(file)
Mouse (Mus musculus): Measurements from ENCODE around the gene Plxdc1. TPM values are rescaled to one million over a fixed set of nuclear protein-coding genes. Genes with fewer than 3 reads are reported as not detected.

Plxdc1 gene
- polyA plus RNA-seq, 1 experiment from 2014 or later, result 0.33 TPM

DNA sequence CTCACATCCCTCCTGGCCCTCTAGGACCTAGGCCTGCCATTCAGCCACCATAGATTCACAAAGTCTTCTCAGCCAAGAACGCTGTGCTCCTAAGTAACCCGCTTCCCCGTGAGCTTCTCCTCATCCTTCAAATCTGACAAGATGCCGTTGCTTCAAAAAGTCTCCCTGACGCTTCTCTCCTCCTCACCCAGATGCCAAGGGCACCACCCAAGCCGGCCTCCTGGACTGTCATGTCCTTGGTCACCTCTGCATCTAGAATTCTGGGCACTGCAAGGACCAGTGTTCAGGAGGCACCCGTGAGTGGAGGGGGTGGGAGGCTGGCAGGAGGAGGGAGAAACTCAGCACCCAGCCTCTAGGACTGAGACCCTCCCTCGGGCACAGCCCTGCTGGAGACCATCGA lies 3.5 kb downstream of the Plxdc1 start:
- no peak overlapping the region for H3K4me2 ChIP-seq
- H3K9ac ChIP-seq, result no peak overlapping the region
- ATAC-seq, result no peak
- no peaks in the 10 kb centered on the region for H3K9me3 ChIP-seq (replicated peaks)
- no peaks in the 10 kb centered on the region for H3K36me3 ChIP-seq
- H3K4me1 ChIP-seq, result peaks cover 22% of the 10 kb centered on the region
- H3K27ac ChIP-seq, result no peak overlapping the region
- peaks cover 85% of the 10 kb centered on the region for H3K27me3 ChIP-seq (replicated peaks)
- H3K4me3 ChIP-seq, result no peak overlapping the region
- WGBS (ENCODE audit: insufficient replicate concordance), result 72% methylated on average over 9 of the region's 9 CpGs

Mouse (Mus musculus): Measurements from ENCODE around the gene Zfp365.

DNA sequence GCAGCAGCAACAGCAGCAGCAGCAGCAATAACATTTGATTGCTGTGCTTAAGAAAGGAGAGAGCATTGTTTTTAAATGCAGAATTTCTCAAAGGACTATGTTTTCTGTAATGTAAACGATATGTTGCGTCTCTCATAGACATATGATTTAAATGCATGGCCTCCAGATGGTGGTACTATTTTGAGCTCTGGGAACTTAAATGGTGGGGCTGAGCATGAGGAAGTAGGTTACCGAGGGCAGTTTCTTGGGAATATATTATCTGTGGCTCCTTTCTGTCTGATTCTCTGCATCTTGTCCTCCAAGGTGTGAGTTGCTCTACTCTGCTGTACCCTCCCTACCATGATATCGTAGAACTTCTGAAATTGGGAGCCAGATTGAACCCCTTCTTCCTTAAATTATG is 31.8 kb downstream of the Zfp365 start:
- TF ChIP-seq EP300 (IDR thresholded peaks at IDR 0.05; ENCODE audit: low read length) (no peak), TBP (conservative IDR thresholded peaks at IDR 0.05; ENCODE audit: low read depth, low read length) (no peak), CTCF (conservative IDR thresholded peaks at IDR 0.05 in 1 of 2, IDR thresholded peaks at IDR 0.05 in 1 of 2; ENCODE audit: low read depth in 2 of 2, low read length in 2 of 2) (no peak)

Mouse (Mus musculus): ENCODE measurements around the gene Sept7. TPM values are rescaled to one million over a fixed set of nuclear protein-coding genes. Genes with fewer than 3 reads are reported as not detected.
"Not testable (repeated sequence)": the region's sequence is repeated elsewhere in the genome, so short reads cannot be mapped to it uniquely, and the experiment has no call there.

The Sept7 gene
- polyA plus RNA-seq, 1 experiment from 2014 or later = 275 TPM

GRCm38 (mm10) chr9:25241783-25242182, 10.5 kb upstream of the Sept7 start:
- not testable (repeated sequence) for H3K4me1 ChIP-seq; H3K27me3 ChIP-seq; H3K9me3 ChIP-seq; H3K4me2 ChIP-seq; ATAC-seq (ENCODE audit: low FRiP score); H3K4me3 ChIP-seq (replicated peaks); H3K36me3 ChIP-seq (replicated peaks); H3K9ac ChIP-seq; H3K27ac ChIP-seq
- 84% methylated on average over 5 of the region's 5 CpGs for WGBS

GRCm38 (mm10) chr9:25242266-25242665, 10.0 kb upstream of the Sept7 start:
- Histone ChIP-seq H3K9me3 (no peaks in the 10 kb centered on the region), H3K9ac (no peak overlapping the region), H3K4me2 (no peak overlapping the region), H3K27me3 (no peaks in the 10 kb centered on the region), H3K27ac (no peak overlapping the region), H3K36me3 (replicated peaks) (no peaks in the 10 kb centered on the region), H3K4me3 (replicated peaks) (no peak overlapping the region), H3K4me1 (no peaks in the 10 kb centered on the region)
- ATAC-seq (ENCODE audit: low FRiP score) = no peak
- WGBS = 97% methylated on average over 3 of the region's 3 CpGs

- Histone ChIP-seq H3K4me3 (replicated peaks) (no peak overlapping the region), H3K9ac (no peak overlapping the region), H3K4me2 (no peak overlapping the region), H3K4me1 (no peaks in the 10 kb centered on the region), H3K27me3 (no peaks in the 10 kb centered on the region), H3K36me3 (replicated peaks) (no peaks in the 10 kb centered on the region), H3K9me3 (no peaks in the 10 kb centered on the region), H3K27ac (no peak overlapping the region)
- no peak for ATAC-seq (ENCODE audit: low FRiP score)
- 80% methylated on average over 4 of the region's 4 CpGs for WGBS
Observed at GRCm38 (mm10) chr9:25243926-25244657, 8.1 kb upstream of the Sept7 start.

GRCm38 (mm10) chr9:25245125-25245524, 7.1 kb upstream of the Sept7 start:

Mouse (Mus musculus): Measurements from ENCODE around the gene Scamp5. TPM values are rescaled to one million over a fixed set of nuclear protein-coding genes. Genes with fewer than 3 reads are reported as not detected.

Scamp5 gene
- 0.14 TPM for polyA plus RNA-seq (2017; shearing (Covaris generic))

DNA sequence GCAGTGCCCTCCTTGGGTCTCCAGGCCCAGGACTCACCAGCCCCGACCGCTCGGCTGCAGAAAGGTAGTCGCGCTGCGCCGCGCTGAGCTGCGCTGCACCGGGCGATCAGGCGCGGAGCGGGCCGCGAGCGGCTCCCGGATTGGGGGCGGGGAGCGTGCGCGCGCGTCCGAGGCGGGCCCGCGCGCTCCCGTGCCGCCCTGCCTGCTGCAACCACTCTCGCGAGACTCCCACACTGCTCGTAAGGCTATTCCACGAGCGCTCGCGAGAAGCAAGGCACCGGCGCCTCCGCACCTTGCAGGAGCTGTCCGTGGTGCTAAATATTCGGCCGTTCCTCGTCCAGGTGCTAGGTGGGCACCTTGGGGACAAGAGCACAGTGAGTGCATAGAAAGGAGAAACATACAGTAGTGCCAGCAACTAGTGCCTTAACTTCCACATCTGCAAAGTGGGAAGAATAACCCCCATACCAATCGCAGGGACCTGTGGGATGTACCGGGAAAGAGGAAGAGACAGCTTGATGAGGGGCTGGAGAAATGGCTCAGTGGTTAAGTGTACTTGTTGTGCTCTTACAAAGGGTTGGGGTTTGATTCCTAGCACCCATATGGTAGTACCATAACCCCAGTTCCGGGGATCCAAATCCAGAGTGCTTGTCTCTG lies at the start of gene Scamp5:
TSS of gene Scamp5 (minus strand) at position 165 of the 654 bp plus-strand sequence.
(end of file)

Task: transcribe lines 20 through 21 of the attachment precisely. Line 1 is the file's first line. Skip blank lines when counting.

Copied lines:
The Sept7 gene
- polyA plus RNA-seq, 1 experiment from 2014 or later = 275 TPM